Kapteyn proposed some ideas of his own at the first Carte du Ciel meeting. He wanted to take advantage of the experimental set-up of the survey to measure photographically a large number of stellar parallaxes, at the same time. His idea was not adopted, but his commitment to the study of the ''sidereal problem,'' as he called it, of the distribution of stars in three-dimensional space, is reflected in the fact that he persuaded the director of the Helsingfors Observatory in Finland to carry out a limited version of the scheme. By 1900, already Kapteyn was able to add about 250 stars to the short list of those whose parallaxes had been determined.

Although his own parallax-measuring plan was not adopted generally, Kapteyn wholeheartedly supported the Carte du Ciel project. He and Gill attended the meetings and both played active roles in the project's planning and execution. Like the Cape survey, the Carte du Ciel took much longer to complete than the organizers had hoped.13 However, Kapteyn remained impressed with the possibilities he had seen at these meetings for international cooperation. In the original plan, observatories at 18 sites each accepted responsibility for photographing one zone of the sky. Ten of the observatories were in Europe (Greenwich, the Vatican observatory, San Fernando in Spain, Catania, Helsingfors, Potsdam, Oxford, Paris, Bordeaux, and Toulouse), one in North Africa (Algiers), one in Central America (Tacubaya, Mexico), three in South America (Santiago, Rio de Janeiro, and La Plata in Argentina), one in southern Africa (the Cape of Good Hope), and two in Australia (Sydney and Melbourne). The Carte du Ciel project would come as close to being a worldwide effort as one could imagine in the late 1800s.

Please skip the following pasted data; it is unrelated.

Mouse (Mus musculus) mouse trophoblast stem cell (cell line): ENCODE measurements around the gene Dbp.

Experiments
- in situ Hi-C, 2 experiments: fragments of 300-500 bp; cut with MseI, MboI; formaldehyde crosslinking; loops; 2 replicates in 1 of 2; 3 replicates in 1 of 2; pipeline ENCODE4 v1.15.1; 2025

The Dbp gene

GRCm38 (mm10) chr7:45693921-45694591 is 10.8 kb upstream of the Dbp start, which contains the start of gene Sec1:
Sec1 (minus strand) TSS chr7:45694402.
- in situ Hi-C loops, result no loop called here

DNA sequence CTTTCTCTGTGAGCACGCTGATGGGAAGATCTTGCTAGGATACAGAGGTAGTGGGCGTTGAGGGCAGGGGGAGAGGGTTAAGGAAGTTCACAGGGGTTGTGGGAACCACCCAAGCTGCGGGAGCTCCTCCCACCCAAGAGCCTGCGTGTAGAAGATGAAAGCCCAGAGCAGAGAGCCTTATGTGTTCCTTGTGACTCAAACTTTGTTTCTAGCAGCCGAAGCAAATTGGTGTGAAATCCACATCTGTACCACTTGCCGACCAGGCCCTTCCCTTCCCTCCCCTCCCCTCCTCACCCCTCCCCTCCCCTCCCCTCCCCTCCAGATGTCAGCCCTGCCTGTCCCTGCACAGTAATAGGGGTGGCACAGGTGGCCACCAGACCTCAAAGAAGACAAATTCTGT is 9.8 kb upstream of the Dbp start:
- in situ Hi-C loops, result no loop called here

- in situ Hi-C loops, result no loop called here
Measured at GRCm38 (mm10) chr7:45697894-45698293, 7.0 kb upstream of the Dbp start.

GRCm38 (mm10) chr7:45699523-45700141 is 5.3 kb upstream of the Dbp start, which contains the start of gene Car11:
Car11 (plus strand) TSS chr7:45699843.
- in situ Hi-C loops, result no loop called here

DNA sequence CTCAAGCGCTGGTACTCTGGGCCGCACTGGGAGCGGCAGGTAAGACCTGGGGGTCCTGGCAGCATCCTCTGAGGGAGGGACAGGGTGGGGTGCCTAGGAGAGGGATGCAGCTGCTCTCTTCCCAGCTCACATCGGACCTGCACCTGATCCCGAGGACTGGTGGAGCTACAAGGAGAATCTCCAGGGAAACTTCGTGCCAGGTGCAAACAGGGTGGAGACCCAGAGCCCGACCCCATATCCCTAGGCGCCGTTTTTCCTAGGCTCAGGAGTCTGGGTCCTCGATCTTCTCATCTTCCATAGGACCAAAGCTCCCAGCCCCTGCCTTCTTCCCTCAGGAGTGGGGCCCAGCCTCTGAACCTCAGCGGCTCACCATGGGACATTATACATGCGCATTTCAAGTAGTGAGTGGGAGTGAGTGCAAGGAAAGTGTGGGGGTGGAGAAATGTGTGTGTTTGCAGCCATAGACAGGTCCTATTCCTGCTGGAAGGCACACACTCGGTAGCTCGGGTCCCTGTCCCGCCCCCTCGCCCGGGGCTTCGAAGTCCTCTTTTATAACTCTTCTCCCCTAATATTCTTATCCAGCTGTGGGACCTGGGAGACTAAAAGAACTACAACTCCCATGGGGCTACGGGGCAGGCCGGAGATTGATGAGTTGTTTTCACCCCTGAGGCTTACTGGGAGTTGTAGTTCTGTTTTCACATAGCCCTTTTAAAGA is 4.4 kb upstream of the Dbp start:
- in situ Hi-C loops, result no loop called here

The absence of American observatories in this list is noteworthy, because a number of them had acquired significant equipment and staff by the time of the fourth Carte du Ciel meeting in 1890. Representatives from the United States Naval Observatory and the observatories at Yale University and Hamilton College in Clinton, New York attended the first congress in 1887. But the American observatory director who was in the best position to participate in the data-taking, Edward Pickering of the Harvard College Observatory, rejected the French proposal in favor of his own sky-survey plan.

About the time Kapteyn finished measuring Gill's plates and began calculations for the associated Cape survey catalog, University of Groningen authorities finally responded to his pleas for support. They approved his request for instruments to measure data from photographic plates, and in 1896 found an entire building to put at his disposal.

In a speech at the building's dedication, Kapteyn explained the scope of the new Groningen Astronomical Laboratory (now called, in his honor, the Kapteyn Astronomical Laboratory) to his lay audience, who had never heard of an astronomical laboratory without a telescope. He foresaw that the work done there would eventually contribute not just to the Cape survey, the Carte du Ciel, and the analysis of parallax data from Helsingfors, but to subsequent research initiated by astronomers all over the world.

He explained, ''At each observatory much more is produced than can be analyzed, because the work force available for measurements and all the other work, while adequate for the photographic recordings, is insufficient for data reduction.'' Borrowing a phrase from Charles Darwin, he described his laboratory's purpose as ''the grinding of huge masses of fact into law.''14

As Kapteyn predicted, raw data have continued to accumulate faster than astronomers can analyze them, so that institutes similar to his are now commonplace. His idea was a sound one. An historian of astronomy has also noted that the concept of a low-cost astronomical laboratory performing high-value calculations fit perfectly with his temperament and talents. ''What satisfied him most about the project,'' the commentator wrote, was that ''it enabled him to be both humble and extremely ambitious at the same time.''15